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Charles Alston, (African American; 1907 - 1977), Rockin' n' Rhythm, Lithograph, 5" x 4"
Estimate: $4,000.00 - $6,000.00
(African American; 1907 - 1977)
Rockin' n' Rhythm
c. 1938. Signed.
Charles Henry "Spinky" Alston was a painter, sculptor, illustrator, muralist, and teacher who lived and worked in Harlem the majority of his life. Born in 1907 in Charlotte, North Carolina, his family relocated to New York after his father's untimely death and his mother's remarriage to Henry Pierce Bearden, Romare Bearden's uncle. He attended Columbia University and Columbia University's Teaching College. It was while there that he began teaching at the Harlem Arts Workshop, founded by Augusta Savage. In 1938, the Rosenwald Fund provided money for Alston to travel to the South, which was his first return there since leaving as a child. His travel with Giles Hubert, an inspector for the Farm Security Administration, gave him access to certain situations and he photographed many aspects of rural life. These photographs served as the basis for a series of genre portraits' depicting southern black life.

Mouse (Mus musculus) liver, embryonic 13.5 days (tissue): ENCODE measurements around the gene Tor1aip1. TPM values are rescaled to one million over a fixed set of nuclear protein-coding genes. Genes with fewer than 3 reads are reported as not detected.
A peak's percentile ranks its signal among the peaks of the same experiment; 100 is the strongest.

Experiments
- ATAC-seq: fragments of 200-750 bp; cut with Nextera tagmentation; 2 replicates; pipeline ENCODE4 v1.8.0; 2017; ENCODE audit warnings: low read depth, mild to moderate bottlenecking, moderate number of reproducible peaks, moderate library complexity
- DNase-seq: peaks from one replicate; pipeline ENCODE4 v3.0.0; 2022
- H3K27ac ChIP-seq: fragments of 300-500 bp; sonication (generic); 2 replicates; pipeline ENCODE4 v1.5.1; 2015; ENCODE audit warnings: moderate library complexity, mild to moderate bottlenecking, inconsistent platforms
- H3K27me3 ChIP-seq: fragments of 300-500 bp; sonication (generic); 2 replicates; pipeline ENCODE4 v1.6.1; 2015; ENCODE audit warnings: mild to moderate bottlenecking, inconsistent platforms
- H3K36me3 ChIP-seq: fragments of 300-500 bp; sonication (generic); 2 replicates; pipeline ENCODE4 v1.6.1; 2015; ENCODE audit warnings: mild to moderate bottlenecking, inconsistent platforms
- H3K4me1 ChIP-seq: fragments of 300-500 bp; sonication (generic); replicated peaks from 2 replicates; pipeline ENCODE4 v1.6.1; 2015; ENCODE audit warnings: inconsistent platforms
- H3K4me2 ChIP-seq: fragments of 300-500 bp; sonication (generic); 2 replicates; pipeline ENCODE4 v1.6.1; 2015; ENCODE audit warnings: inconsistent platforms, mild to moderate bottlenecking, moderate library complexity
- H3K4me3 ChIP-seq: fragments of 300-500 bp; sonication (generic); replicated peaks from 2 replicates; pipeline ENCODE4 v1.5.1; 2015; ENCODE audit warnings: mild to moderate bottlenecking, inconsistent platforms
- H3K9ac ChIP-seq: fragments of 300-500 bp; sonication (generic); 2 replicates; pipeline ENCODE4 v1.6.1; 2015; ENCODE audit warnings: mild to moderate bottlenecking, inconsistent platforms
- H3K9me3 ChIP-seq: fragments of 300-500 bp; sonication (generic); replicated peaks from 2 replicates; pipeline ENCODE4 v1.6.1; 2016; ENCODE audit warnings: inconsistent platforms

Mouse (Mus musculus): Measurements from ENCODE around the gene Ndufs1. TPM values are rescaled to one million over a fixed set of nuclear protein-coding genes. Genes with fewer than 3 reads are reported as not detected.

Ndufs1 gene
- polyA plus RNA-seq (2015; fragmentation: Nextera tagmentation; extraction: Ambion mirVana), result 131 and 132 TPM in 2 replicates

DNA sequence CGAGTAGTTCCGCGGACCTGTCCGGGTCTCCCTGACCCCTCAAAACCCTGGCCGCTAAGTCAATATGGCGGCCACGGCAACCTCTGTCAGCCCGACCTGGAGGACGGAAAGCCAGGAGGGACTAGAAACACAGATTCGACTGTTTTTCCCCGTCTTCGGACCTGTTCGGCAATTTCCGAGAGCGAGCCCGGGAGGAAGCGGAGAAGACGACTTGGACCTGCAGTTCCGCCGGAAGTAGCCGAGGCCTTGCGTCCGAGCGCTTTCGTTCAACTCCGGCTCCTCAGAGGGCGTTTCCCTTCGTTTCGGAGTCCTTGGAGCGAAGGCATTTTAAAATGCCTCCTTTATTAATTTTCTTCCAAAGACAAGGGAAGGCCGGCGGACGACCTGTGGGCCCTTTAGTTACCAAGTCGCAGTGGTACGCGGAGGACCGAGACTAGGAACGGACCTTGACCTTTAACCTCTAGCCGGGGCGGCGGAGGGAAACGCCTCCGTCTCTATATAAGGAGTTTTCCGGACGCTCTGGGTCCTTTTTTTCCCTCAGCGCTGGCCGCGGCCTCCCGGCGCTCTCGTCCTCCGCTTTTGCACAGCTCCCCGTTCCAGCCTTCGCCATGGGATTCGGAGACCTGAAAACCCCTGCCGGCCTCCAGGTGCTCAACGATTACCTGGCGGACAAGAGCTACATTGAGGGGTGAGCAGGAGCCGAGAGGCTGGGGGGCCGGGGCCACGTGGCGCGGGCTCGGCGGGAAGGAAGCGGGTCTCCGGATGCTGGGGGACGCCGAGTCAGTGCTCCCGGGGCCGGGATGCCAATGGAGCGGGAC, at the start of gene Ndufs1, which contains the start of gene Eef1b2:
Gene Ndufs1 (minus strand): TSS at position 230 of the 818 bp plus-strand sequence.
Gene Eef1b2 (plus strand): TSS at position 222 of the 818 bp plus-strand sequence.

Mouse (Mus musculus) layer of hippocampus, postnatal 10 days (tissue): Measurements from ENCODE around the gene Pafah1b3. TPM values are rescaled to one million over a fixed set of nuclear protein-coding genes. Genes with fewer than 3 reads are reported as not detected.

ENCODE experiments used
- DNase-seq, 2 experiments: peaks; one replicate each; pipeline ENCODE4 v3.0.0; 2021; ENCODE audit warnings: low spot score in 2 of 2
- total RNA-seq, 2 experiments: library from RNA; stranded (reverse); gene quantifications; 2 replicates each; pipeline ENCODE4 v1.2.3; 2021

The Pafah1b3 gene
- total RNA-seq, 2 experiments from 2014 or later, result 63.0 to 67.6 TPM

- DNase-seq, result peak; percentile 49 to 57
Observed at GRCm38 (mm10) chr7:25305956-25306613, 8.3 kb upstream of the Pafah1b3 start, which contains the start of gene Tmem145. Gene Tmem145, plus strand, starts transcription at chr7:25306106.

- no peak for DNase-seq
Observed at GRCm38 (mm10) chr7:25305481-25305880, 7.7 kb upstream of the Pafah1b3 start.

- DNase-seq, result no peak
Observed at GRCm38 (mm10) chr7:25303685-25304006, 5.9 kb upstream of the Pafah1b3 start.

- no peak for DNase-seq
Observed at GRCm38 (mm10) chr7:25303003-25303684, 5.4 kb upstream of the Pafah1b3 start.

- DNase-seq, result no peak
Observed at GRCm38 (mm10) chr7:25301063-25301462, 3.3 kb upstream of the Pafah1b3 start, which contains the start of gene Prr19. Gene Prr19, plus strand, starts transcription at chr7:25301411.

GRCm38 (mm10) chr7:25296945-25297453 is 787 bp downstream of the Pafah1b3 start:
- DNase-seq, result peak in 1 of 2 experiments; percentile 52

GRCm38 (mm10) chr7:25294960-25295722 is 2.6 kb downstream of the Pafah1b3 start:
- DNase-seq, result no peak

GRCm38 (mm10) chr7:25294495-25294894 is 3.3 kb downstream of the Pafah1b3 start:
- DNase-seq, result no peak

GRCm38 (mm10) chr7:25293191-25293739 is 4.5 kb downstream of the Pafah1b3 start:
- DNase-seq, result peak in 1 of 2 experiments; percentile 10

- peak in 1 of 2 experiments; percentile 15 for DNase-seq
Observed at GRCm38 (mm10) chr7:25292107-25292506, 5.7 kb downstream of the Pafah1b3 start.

In 1950, he became the first African-American instructor at the Art Students League. In 1953 he had his first solo exhibition at the John Heller Gallery, and in 1963 he co-founded the artist's collective Spiral with Romare Bearden and Hale Woodruff.
Alston's style varied from abstraction to realism as a sculptor, painter, illustrator, and print maker. This diversity reflects influences ranging from Egyptian and Oceanic art to more contemporary artistic styles like Cubism and Abstract Expressionism. His figures characteristically maintain a sculpture like quality derived from his earlier studies in African sculpture. His subjects, however, were derived mainly from the experiences of his life and time. Alston states, "As an artist . . . I am intensely interested in probing, exploring the problems of color, space and form, which challenge all contemporary painters. However, as a black American . . . I cannot but be sensitive and responsive in my painting to the injustice, the indignity, and the hypocrisy suffered by black citizens."
His work can be found in the collections of many major institutions, including, the Whitney Museum of American Art, Atlanta University, the Butler Institute, and the Metropolitan Museum of Art.
5" x 4"